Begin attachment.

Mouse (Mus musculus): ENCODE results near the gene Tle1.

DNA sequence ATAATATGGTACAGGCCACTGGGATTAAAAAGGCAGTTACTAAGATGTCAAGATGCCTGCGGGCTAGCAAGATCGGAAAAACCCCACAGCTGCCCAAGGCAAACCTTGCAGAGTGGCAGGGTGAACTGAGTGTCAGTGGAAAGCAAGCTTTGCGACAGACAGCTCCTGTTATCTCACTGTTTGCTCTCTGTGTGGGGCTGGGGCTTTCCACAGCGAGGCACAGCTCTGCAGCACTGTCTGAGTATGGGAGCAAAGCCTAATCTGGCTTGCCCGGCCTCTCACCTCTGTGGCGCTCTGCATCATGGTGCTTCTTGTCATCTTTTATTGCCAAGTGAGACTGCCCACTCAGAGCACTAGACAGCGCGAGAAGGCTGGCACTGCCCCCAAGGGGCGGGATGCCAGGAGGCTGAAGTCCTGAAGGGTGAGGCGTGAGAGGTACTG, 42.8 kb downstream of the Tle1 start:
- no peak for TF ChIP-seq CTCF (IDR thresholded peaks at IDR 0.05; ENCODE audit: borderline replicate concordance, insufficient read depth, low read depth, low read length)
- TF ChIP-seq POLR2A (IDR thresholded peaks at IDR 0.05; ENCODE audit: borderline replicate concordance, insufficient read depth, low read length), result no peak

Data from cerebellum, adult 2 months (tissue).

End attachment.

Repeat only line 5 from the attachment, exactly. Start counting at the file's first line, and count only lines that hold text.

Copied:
Data from cerebellum, adult 2 months (tissue).